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Harvard Commentaries
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Harvard Commentaries
Reviewed by the Faculty of Harvard Medical School


Food for Thought Food for Thought
 

Back To The Stone Age


July 11, 2013

By Tara Mardigan, M.S., R.D., M.P.H.
Brigham and Women's Hospital

New research suggests we may be ignoring the most important organ of all when it comes to food and nutrition: that 3-pound thinker, the brain. Neuroscientists have recently modified their old belief that mental decline is an inevitable, unstoppable process of aging. It turns out that eating well may improve memory, mood, creativity, and help us to prevent or even reverse mental aging. Brain cells are more sensitive than other body cells to nutrients and chemicals, which determine at any given moment how the brain functions or malfunctions. To understand why, it helps to take a trip back in time.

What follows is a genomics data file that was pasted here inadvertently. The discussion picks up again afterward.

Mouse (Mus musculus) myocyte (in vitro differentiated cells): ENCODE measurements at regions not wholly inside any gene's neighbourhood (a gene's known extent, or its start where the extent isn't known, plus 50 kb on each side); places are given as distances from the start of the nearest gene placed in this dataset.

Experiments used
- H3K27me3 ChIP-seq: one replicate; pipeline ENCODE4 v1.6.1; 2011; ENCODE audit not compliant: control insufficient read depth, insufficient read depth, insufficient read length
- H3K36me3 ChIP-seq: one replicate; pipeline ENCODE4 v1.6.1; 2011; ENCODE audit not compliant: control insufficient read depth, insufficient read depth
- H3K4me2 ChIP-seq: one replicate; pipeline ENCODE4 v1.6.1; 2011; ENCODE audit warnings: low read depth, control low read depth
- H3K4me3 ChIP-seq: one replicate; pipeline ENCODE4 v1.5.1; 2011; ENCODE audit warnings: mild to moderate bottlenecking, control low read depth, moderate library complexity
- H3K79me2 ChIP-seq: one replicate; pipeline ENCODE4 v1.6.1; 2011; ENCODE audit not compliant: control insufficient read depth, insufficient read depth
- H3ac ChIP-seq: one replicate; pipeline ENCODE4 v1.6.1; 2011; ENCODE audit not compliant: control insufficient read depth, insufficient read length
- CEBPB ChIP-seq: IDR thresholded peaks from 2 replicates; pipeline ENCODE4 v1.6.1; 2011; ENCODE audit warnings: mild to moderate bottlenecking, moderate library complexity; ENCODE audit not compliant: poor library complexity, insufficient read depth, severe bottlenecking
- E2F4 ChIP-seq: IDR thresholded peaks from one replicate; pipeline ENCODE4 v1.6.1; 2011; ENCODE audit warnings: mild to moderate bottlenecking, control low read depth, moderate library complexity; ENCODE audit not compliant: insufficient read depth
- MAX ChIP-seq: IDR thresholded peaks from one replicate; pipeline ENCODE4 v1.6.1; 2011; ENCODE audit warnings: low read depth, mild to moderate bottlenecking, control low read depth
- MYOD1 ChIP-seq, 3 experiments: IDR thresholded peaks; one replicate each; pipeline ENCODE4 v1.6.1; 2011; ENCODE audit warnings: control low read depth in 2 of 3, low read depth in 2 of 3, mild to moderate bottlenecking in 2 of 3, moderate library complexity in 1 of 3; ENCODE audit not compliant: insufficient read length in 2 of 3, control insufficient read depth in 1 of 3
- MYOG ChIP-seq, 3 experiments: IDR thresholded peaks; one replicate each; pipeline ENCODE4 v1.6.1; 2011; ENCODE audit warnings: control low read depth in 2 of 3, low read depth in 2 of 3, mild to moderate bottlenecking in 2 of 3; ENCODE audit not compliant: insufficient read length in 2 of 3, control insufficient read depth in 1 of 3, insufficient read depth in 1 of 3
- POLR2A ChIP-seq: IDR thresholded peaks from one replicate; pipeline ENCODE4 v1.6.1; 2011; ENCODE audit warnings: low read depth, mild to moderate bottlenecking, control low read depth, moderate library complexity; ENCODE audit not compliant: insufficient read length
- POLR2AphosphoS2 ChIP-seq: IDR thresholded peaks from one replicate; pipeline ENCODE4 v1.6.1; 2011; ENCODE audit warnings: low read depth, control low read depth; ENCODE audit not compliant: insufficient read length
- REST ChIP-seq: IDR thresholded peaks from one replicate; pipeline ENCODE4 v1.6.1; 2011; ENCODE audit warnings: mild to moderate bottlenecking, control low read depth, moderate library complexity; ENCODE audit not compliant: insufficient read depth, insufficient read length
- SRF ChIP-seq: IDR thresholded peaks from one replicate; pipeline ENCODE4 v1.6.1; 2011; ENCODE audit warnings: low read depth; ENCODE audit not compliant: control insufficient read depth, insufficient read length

Eating Defensively

Our brain craves the diet that helped form it in the first place. In the Stone Age humans foraged for wild plants, fruits, berries, roots, legumes, nuts and hunted for wild game and seafood. Humans didn't eat the refined grains that define today's colorless typical American diet. And, certainly, they didn't have cars to zip them to McDonald's drive-through windows so they could "supersize." The American diet is foreign to the brain. The mechanics of our brain are fine-tuned to a long-lost diet that existed in prehistoric days. Take a look at the difference:

  • Stone-Age Diet:
    • 65% fruits, vegetables, nuts, legumes, honey
    • 35% lean game, wild fowl, eggs, fish, shellfish
    • 3,000 calories per day with daily physical activity (largely from searching for food)
  • American Diet:
    • 55% "new" foods — cereal, grains, milk, milk products, sugar, sweeteners, separated fats, alcohol
    • 28% fatty meat, poultry, eggs, fish, shellfish
    • 17% fruits, vegetables, legumes, nuts
    • 2,000 to 2,500 calories per day with minimal physical activity

Feeding your Brain

Here are some tips from the Stone Age for fueling your brain for the short and long term: